Justice Department Bizarrely Uses Madoff to Defend Taking People's Stuff Without Convicting Them First

Fri, 10 Nov 2017 13:40:00 -0500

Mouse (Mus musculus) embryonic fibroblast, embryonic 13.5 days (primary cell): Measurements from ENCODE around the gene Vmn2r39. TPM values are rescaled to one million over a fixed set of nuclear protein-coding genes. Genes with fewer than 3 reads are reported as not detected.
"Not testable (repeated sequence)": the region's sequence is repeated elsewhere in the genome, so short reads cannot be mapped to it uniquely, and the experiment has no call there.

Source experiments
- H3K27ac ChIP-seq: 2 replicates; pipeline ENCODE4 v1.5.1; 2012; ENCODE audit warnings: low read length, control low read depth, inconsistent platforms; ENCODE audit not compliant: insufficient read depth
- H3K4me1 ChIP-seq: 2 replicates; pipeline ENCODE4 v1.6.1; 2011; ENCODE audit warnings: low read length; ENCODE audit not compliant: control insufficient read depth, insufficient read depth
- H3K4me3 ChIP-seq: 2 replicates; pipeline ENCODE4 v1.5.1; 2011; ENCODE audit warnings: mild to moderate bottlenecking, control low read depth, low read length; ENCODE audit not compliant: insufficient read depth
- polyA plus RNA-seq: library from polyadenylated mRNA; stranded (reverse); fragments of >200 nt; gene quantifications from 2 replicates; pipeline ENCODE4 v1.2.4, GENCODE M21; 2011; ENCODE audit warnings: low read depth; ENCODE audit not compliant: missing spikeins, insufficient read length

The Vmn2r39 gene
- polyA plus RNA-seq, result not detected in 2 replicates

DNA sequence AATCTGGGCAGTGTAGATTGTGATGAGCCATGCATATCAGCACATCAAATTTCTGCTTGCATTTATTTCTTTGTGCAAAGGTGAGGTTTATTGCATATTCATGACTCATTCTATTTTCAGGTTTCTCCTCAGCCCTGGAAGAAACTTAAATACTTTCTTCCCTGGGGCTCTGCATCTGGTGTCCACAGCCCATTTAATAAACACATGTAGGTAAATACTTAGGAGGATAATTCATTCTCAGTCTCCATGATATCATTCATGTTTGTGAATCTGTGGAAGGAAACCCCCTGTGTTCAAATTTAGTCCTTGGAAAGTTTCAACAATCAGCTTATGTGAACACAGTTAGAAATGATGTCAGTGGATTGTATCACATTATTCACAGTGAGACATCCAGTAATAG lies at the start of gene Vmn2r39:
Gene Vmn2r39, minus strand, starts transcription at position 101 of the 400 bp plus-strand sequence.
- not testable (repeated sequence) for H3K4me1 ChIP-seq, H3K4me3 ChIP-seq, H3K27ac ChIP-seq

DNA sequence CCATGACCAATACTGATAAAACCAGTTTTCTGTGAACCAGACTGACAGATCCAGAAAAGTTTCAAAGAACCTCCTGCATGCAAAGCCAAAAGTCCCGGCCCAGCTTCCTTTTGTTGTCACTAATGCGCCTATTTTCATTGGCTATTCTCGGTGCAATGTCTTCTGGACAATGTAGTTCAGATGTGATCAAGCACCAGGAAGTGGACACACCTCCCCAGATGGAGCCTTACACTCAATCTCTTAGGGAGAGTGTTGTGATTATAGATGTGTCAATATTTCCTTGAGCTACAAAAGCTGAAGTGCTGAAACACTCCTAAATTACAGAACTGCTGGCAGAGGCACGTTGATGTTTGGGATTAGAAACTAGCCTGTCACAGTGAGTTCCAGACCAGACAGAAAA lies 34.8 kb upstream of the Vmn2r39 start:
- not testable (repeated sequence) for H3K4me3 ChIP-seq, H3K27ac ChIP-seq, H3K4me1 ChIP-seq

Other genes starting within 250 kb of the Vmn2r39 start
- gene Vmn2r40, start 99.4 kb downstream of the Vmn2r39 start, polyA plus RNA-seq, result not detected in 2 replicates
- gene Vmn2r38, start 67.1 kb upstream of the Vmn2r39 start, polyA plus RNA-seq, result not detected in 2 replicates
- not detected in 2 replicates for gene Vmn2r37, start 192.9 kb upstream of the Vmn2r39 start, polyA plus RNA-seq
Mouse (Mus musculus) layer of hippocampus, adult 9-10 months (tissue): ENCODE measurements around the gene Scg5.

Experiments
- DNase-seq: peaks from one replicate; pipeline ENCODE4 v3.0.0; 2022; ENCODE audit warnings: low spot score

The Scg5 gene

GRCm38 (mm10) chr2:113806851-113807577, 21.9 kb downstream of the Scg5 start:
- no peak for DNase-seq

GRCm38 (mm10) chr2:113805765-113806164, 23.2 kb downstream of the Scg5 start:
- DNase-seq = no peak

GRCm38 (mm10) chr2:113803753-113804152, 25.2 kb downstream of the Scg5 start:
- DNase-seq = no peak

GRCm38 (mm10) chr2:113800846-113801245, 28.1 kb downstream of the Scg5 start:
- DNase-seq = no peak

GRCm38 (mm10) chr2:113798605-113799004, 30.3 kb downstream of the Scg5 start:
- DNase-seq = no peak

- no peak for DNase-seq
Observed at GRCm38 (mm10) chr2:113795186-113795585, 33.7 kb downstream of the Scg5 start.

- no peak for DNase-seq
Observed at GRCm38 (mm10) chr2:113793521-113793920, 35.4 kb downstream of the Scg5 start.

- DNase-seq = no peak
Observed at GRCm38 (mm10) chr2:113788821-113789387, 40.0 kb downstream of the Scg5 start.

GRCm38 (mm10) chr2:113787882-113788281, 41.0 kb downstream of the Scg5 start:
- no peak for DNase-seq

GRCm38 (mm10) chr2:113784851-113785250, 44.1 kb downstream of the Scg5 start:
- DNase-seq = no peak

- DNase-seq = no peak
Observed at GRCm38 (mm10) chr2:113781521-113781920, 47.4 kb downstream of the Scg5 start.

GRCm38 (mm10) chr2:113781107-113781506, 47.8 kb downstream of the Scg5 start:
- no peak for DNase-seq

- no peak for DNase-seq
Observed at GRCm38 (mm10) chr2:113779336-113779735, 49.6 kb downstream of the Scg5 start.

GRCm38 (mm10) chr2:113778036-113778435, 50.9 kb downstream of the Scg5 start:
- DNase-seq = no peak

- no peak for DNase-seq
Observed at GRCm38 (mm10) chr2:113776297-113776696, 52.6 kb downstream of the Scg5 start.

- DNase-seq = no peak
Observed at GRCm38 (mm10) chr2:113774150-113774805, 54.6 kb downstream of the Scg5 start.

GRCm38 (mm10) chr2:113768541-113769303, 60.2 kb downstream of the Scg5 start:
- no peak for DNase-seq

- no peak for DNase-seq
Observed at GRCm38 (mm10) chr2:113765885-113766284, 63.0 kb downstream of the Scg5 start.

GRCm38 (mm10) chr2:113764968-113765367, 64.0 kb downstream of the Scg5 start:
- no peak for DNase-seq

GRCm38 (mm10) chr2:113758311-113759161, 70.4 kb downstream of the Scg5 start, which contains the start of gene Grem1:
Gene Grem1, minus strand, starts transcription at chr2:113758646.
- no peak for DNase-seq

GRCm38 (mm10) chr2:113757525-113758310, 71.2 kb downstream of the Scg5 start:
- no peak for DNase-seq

The Department of Justice has brought out the big guns to defend the largely indefensible law enforcement tool of civil asset forfeiture. In a remarkably deceptive Wall Street Journal piece, U.S. Deputy Attorney General Rod Rosenstein tries to use the Bernie Madoff fraud case to argue that civil asset forfeiture is an important tool to return stolen money to the victims of a crime: Thanks to civil asset forfeiture, the Department of Justice is announcing today the record-setting distribution of restitution to victims of Bernard Madoff's notorious investment fraud scheme. We have recovered $3.9 billion from third parties—not Mr. Madoff—and are now returning that money to more than 35,000 victims. This is the largest restoration of forfeited property in history. Civil forfeiture has allowed the government to seize those illicit proceeds and return them to Mr. Madoff's victims. Why use civil forfeiture instead of prosecution? Not everyone who possesses illegal proceeds can or should be criminally prosecuted. Many criminals transfer ill-gotten gains to relatives or friends, and others use couriers to transport cash. In such cases, civil forfeiture enables the government to recover property when prosecuting the person caught holding it may not be appropriate or feasible. Rosenstein says that the Justice Department has used asset forfeiture (both civil and criminal) to return billions of dollars to the victims of crimes. He wants Americans to come away from this commentary thinking the government takes property from the worst of our crooks and returns it to innocent citizens. The reality is very different. There's a reason why Rosenstein's piece revolves around a couple of high-profile anecdotes and lacks a lot of specifics. That's because civil asset forfeiture is often used against the poor, not wealthy crooks like Madoff. And the police often don't return the money to victims but keep it for themselves, to make up gaps in their budgets or to go on shopping sprees (cowboy hats!). Rosenstein's aim is to stop Congress from restraining the practice. Civil asset forfeiture is a frequent source of scandal because it allows police and prosecutors to seize property without convicting the owner of a crime or even charging them. There have been dozens upon dozens of stories of police and prosecutors abusing civil asset forfeiture to take property from people who are never shown to be criminals at all. Because it's a "civil" process, the evidentiary thresholds to take the stuff are lower, and the owners of the property have to pay for their own lawyer or attempt to navigate a confusing, opaque court process on their own. Rosenstein knows this, but he deliberately downplays the negative consequences, acting like it's just like any other civil property dispute. He adds, "There is no logical reason to demand the elevated criminal standard in a lawsuit about illicit proceeds." The vast majority of civil asset forfeiture cases look nothing like the Madoff case and everything like a brutal shakedown of citizens amid a never-ending drug war. The Washington Post's Radley Balko reported on a case just the day before Rosenstein's op-ed appeared where a drug task force in Alabama raided a home, the stress of the raid prompted a man at the house to develop heart problems, and he ultimately died. Undaunted, the police then seized the family's home, auctioned it off, and kept the money for themselves. There is indeed a "logical reason" to demand a criminal standard to seize property: It's for the very purpose of making it harder for police and prosecutors to take people's stuff without strong proof it's connected to a crime. The point is to reduce the incentives for [...]